With a divorce rate in the U.S. of approximately 50 percent, there are many reasons why couples end up embroiled in family law battles. Custody issues generally top the list of concerns, as parents want to know who their children will primarily reside with and how substantial decisions will be made regarding the continued upbringing of the children. Here are seven family law tips to help you win difficult custody issues.
1. Be the First to Take Action
If you are the father, the worst thing you can do is wait until the mother of your children takes you to court. Make sure to file first, and it will show that you are sincerely interested in being the primary person in your children’s lives and are committed to taking action. If you are the mother, the same reasons apply. You want to show the family law judge how motivated you are to have primary custody by being the first to file a custody action.
2. Avoid Conflict
During divorce proceedings, emotions are usually volatile. Do your best to take the higher road, remain calm, and try not to argue with the other parent. Conflict will only make matters worse and will show the judge that there’s a problem with your emotional control.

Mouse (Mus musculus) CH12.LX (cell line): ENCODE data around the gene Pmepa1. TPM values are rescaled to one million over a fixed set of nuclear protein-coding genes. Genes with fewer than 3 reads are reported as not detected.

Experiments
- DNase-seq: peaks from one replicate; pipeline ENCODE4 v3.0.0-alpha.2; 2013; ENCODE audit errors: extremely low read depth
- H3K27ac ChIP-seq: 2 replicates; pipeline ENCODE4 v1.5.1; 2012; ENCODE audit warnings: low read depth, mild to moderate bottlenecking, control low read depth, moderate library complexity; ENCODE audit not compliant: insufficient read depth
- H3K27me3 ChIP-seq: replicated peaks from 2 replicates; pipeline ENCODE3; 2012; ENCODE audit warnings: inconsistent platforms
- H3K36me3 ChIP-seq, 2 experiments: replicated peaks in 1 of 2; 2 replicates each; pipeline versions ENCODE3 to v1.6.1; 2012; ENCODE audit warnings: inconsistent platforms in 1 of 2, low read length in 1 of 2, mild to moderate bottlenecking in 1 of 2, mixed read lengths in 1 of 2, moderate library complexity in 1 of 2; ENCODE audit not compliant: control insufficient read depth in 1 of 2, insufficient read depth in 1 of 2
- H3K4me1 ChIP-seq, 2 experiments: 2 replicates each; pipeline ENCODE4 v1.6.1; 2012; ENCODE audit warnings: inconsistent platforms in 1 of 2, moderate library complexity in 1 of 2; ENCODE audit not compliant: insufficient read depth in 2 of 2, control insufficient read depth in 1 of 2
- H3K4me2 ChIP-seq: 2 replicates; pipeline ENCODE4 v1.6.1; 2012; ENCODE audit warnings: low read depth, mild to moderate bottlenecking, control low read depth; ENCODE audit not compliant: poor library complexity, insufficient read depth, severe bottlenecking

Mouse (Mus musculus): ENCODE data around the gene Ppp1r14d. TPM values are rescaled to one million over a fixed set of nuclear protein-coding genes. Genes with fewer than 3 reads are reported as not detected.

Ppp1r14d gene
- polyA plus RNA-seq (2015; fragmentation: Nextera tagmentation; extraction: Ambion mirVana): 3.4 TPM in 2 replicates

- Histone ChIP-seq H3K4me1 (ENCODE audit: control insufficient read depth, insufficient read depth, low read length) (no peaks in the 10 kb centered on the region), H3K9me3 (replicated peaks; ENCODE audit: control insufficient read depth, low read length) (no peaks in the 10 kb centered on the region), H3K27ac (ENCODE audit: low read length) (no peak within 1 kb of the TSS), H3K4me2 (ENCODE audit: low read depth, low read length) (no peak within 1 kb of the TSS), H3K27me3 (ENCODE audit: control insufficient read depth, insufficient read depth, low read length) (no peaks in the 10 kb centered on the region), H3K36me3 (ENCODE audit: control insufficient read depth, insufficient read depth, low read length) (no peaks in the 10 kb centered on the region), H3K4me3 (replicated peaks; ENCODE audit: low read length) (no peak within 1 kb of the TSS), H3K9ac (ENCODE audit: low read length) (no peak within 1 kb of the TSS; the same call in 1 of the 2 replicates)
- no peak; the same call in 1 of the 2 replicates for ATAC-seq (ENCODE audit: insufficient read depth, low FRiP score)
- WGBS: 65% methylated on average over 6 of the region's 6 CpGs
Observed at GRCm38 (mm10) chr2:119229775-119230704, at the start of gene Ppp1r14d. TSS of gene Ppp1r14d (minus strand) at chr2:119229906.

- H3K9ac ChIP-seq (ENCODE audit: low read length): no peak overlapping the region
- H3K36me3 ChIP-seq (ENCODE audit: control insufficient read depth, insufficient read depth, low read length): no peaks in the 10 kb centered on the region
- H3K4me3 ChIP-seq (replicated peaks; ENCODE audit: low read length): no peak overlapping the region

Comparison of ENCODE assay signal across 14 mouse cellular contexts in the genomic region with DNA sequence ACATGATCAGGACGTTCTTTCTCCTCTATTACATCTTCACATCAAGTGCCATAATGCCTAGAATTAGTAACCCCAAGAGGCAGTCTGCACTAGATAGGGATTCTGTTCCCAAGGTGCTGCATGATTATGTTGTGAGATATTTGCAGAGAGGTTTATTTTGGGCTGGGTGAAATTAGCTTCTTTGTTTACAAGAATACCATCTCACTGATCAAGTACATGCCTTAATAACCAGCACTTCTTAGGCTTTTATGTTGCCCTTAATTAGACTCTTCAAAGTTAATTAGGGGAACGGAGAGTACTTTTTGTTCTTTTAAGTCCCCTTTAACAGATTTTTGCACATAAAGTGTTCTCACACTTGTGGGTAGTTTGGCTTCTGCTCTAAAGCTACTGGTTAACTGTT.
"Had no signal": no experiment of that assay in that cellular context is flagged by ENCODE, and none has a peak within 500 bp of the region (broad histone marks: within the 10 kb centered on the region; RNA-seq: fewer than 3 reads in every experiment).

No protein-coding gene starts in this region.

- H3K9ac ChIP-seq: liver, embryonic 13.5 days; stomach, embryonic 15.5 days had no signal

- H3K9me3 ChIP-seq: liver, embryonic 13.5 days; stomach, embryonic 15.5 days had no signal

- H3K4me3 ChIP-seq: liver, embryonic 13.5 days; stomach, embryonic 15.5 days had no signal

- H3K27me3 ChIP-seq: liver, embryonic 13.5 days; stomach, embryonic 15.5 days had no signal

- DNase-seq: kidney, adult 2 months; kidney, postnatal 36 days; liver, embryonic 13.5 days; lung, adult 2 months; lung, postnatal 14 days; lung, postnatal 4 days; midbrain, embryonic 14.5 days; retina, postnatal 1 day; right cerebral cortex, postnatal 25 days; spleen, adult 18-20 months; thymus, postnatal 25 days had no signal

3. Utilize the Police
If conflict happens and the other parent argues with you, walk out immediately and telephone the police. This will ensure that there is a record of the argument and will stop the disagreement from escalating. It’s important to remember not to argue back as that will be recorded in a police report and may be used against you at a later time in court.
4. Be Proactive With Child Support
Even if child support has not yet been ordered, if the other parent spends substantial time with the children, it’s a good idea to give at least some amount to that parent every month. Make sure to give the child support in the form of a check or money order and do not give cash.
5. Keep Records of Everything
Keep a written record of every time you see your kids and when you don’t see your kids. If you have a custody arrangement in place, make sure to record every instance where the other parent is in breach of that agreement. Record items like late pickup, missed attendance at a parent-teacher conference, and when payments to things like tutors don’t get made.
6. Be Consistent With All Your Visits
Always keep your word and make your visits on your agreed upon day. In the event that you’re unable to make a visit, call the other parent and explain. The family law judge will look poorly on not making scheduled visits.
7. Go to All Your Court Dates
Attending all court dates is extremely important. If you don’t show up for a court date, a warrant could be issued for your arrest.